The 2010 compact gave the Seminoles “exclusivity” over banked card games. The Seminoles took the issue of the cardrooms to court where a federal judge ruled that the games violate the 2010 compact. But the 2010 compact has expired and the Tribe wants the terms for a new compact to include the agreement for the state to close down the card rooms.


Up until May 2020, the tribe was paying an agreed-upon $350 million to the state, as part of their obligations under the compact. In May, after the state wouldn’t agree to close down the card rooms, the Seminoles  acted on their threat to end the revenue-sharing agreement and they stopped payments.

Observers say that the Seminoles might be prepared to pay as much as $700 million a month in revenue sharing – but only if the state closes the pari-mutuels or delivers another significant concession.

For instance, the Tribe might agree to back down on the cardroom issue if the state gives them the right to operate mobile sports betting or open additional gambling facilities.

Simpson acknowledges the difficulty of getting all sides to agree on a comprehensive gaming bill. “Florida is a diverse state and our Senators and constituents have many different opinions, beliefs and convictions regarding gaming,’' Simpson said. “The fact remains, gaming is a voter-approved industry that has contributed billions of dollars to our economy for education, health care and infrastructure, while providing hundreds of thousands of jobs to Floridians over the course of nearly 100 years.”


The proposals now being debated in the Florida legislature don’t include mention of Miami Beach’s Fontainebleau Hotel and Resort which developer Jeff Soffer wants to turn into a casino. To do that, he needs a gaming permit from Broward County and zoning changes that will allow the hotel to expand.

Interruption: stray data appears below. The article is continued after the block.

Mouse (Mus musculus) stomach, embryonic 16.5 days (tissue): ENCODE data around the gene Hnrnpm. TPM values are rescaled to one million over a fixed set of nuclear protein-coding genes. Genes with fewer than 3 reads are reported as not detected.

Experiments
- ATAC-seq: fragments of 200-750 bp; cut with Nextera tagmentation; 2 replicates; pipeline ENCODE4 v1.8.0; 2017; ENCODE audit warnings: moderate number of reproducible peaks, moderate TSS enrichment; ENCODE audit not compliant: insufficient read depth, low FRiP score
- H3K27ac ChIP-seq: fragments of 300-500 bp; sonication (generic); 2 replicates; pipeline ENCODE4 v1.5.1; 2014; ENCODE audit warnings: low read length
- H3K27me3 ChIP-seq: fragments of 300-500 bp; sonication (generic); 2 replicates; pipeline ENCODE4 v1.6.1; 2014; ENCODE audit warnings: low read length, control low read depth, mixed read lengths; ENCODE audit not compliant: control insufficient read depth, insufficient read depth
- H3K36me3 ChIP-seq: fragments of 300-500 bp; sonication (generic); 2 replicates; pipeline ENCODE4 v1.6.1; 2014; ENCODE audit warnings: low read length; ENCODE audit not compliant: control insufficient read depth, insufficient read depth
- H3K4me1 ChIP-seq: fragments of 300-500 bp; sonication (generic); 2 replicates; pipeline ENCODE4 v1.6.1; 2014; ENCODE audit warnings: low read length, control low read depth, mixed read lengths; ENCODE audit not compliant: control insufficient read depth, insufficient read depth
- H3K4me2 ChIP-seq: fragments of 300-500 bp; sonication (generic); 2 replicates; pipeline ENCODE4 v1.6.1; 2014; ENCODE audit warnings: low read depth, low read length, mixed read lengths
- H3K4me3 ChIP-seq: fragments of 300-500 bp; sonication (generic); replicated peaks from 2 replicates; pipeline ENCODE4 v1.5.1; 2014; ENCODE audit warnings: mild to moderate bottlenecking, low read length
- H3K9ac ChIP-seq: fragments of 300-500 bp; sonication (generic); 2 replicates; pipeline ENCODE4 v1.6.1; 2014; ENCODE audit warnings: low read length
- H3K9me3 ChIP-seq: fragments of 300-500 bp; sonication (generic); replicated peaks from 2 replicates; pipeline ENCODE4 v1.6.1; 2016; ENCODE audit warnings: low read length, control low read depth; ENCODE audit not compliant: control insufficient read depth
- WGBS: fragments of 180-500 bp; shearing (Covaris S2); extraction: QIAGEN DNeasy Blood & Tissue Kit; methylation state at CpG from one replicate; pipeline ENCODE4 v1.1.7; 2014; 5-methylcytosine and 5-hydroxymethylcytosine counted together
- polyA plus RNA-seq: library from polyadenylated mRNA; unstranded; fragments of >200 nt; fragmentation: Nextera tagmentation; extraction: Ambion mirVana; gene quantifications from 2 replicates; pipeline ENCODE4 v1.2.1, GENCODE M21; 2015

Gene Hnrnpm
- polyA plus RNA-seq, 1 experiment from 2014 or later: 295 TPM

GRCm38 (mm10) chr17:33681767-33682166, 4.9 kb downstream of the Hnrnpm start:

City officials have been wary of the Fontainebleau’s requests for changes which focus on extra parking space (granted) and zoning and land use approvals for a standalone ballroom and meeting rooms structure. The officials believe that Soffer wants to transfer the gaming license from his Hallandale Beach Big Easy casino to the Fontainebleau despite local regulations that prohibit gambling. If the state passes new “portability legislation,” Soffer would be able to effect the transfer.

Soffer discussed the transfer of license with Florida House Speaker Chris Sprowls last month during a party on his yacht. Miami Beach Mayor Dan Gelber expressed his annoyance at the attempt to close a back-room deal.  “It does appear over the last week that the move to force a casino into Dade County and our city has gained quite a bit of steam and support. Now, you haven’t heard about it because it’s been done entirely in back room discussions… or in a mansion or on a yacht or on a private jet”

Gelber told the City Council that despite the city’s past successes in keeping gambling out of the city, “this time is different” because the idea of portability of licenses has significant support. If the state passes the initiative, it would pre-empt a city’s right to override the move.